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Jason Hawk Harris
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11/16/2017 at 8:21:13 PM GMT
Jason Hawk Harris


Jason Hawk Harris

Phone: (281) 682-7144

Email: jasonhawkharris@gmail.com

Management/PR: 

Lucky Bird - Susan Hubbard

Phone: (615) 785-9194

Email: susan@motherchurchpew.com

Booking:

Prater Day Agency - Adrienne Geren

Phone: (859) 536-6187

Email: adrienne@praterday.com

"Harris shows strength and maturity on his latest EP, with rocky, revelatory honky-tonkers. His voice and playing are what the good stuff are made of, but what’s most intriguing here is his writing. From the opiate title, to the sweetly sung ballads, with energetic, stomping piano, to moody, sustained electric guitar. Hawk is in a softly treaded country-folk zone here: most songs are about falling in or out of love, but Harris’ songs are about being in love." - American Standard Time

"The Smoke And The Stars is a stunning weary ballad akin to Jason Isbell and Ryan Bingham. It’s the kind of song that flat out refuses to be background music. It will pull you in, make you emotional and after 5 minutes and 22 seconds, you’ll play it again." - 50thirdand3rd.com

"Tracks like this keep me blogging; honestly it’s the kind of song that you just don’t expect and it knocks you back in your seat. The layers of harmonics and brilliant sounds lead into a powerful melody full of raw depth and emotion. Fans of Noah Gundersen and David Ramirez will enjoy this track. It’s the real deal." - Ear To the Ground Music

BIOGRAPHY: 

Jason Hawk Harris experienced his musical coming of age one fateful day in middle school when a friend played him Queen’s “Bohemian Rhapsody.”  Indeed, fate seems writ large in Harris’ artistic journey.  He comes from a long line of musicians; a tradition that all but guaranteed a both passionate and vexed relationship with the guitar.  Though classically trained, he considers it perhaps the greatest instrument ever created (and occasionally wants to smash his Martin over the head of its inventor).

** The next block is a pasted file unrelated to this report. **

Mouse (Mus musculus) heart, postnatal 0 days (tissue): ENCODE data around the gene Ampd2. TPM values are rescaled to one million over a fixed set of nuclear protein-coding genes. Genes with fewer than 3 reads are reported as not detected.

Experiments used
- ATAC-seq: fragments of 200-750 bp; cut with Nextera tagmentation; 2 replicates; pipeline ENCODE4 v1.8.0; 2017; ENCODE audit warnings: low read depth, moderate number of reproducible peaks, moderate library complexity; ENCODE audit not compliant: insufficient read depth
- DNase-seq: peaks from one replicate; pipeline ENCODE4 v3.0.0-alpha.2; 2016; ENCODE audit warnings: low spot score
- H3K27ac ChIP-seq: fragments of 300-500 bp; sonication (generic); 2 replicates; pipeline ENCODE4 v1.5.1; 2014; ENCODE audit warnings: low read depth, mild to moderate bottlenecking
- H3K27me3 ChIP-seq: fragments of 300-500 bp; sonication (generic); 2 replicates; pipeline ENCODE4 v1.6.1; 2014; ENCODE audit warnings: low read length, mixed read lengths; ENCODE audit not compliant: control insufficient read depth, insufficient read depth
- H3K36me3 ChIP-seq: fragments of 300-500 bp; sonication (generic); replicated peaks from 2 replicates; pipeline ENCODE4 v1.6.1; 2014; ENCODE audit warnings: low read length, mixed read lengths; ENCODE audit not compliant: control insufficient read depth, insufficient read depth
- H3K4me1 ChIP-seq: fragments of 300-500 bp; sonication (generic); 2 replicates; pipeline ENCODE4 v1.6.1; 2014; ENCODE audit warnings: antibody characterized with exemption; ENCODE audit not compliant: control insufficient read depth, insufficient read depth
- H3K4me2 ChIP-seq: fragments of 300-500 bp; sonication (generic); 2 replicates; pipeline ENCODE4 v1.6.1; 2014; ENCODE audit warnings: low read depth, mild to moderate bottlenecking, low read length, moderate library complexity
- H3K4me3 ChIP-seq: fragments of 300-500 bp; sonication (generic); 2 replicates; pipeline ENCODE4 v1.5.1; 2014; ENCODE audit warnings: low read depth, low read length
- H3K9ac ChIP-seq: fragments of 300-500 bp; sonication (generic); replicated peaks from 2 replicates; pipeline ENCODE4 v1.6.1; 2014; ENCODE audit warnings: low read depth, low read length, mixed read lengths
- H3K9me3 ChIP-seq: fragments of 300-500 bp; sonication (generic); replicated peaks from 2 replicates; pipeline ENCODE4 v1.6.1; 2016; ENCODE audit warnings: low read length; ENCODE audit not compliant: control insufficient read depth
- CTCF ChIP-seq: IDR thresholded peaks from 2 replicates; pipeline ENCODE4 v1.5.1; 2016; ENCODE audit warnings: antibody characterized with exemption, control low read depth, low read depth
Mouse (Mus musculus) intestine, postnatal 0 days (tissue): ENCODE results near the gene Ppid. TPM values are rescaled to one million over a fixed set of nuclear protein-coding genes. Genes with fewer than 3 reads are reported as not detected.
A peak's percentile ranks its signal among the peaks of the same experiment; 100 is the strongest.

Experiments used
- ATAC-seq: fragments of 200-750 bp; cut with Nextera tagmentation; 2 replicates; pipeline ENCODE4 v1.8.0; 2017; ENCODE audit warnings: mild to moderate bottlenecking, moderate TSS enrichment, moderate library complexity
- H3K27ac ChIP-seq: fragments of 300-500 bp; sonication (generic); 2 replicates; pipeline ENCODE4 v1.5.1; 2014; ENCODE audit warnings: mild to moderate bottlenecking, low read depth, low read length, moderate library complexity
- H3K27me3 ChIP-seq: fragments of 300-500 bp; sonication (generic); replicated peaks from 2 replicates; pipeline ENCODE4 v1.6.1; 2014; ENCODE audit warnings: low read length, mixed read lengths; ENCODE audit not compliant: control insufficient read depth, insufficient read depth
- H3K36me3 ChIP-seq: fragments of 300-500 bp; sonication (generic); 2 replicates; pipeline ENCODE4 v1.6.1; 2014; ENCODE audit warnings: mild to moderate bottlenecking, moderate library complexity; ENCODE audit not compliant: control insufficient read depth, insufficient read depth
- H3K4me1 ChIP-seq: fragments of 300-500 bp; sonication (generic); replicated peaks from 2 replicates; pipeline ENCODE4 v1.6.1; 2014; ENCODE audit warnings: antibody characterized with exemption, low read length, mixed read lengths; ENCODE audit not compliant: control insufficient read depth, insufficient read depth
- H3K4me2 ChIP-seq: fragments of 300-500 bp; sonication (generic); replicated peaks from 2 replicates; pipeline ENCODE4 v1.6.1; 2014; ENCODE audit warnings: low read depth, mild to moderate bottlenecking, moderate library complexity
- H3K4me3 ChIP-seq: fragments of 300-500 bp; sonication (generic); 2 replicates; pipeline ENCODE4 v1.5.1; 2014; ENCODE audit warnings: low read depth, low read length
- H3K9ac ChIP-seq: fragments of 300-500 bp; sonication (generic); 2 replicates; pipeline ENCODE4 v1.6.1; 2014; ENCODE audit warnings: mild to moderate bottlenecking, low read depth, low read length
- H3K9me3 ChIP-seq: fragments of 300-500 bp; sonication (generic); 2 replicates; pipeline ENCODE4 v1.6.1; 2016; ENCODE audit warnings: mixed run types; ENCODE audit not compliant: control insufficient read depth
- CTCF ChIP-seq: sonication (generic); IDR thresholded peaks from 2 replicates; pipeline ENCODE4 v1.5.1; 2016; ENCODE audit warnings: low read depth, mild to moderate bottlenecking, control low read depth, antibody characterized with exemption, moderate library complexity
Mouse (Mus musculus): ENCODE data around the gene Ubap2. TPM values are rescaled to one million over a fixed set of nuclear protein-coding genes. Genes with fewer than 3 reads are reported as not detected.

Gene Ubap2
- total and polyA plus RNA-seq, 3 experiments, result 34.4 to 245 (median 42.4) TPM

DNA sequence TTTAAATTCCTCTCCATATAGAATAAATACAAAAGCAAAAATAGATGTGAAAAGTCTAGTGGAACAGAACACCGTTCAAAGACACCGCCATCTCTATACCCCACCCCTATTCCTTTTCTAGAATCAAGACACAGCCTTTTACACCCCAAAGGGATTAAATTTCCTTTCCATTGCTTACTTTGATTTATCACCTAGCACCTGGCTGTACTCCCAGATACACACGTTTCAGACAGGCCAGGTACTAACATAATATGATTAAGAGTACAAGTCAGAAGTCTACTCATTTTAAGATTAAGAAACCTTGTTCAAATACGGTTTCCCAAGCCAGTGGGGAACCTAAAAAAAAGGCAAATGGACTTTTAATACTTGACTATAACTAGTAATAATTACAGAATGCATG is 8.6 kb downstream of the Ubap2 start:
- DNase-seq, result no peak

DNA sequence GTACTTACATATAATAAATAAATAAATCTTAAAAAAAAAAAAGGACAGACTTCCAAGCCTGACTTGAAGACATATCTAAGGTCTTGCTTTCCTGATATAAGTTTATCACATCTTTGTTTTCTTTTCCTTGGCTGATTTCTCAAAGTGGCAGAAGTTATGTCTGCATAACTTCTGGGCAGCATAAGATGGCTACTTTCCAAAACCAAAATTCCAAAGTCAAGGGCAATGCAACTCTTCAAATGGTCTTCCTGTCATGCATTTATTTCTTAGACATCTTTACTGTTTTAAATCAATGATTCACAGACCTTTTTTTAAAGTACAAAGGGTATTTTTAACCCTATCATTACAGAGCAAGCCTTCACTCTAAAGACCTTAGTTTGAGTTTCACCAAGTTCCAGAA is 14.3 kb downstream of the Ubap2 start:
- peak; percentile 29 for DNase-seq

As a young man armed with a healthy prodigality, however, Harris refused to confine his ambitions to six strings.  While his peers were trying to learn stick-shift, Harris was writing choral pieces and obsessing over American avant-garde composers like George Crumb.  These broader horizons led him to earning a BM in musical composition.  But after graduation, the dynastic power of his forebears reasserted its strength, and he returned to his guitar.  He went on to produce the first three albums of Americana/Roots band, The Show Ponies.  He’s played with bluegrass titans like Noam Pikelny and Michael Daves.  The marquees have gotten bigger and the tours longer.  Still, these days Harris often finds himself casting a wishful eye to the past.  He laments the lost opportunity to collaborate with his uncle John Harris, who passed away in 1991.  “He wrote sad country songs about heartbreak, love and shame, “Harris says, “and he sang them like it was the last thing he’d ever do.”

Taking up his uncle’s mantle, Harris’ songs offer nuanced explorations of life’s vagaries; matching determined honesty with vivid imagination.  His upcoming record fuses robust musicianship with a poetic vision inspired by magical realists like Charles Williams and Haruki Murakami.  His music, Harris explains, shares in their “audacious assumption that the physical and spiritual occupy the same plane of existence."


 Attached Images:

Folk Alliance International, 512 Delaware Street, Kansas City MO 64105 • 816-221-FOLK (3655) • fai@folk.org

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